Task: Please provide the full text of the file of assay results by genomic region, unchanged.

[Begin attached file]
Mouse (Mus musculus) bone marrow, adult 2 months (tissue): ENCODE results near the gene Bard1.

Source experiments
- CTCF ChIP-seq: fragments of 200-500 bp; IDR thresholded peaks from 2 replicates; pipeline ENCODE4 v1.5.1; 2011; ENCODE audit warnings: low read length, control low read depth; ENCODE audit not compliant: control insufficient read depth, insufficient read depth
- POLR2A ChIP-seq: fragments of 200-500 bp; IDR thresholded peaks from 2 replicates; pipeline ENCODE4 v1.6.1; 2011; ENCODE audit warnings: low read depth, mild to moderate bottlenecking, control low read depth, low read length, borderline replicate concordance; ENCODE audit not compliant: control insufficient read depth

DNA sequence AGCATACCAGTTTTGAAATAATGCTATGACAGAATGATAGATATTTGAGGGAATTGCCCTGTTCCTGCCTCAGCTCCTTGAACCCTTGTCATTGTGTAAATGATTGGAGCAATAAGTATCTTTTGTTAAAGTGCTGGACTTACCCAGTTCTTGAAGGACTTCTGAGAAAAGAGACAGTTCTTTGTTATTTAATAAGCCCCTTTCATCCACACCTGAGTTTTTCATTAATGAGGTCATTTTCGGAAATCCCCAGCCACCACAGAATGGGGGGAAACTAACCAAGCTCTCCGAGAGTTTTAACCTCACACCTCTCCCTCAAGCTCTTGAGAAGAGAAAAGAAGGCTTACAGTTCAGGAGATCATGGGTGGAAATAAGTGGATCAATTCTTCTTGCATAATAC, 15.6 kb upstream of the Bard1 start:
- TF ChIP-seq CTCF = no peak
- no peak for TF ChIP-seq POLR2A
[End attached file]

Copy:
Mouse (Mus musculus) bone marrow, adult 2 months (tissue): ENCODE results near the gene Bard1.

Source experiments
- CTCF ChIP-seq: fragments of 200-500 bp; IDR thresholded peaks from 2 replicates; pipeline ENCODE4 v1.5.1; 2011; ENCODE audit warnings: low read length, control low read depth; ENCODE audit not compliant: control insufficient read depth, insufficient read depth
- POLR2A ChIP-seq: fragments of 200-500 bp; IDR thresholded peaks from 2 replicates; pipeline ENCODE4 v1.6.1; 2011; ENCODE audit warnings: low read depth, mild to moderate bottlenecking, control low read depth, low read length, borderline replicate concordance; ENCODE audit not compliant: control insufficient read depth

DNA sequence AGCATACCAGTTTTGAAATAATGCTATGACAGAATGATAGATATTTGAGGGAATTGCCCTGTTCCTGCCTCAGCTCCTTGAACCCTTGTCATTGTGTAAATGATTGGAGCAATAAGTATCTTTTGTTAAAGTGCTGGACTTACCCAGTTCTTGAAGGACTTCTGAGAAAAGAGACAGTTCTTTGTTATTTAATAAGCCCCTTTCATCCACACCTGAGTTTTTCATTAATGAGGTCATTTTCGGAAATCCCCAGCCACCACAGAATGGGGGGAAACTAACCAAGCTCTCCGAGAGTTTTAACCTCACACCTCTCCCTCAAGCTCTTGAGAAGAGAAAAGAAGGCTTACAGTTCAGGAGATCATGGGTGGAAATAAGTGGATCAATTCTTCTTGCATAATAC, 15.6 kb upstream of the Bard1 start:
- TF ChIP-seq CTCF = no peak
- no peak for TF ChIP-seq POLR2A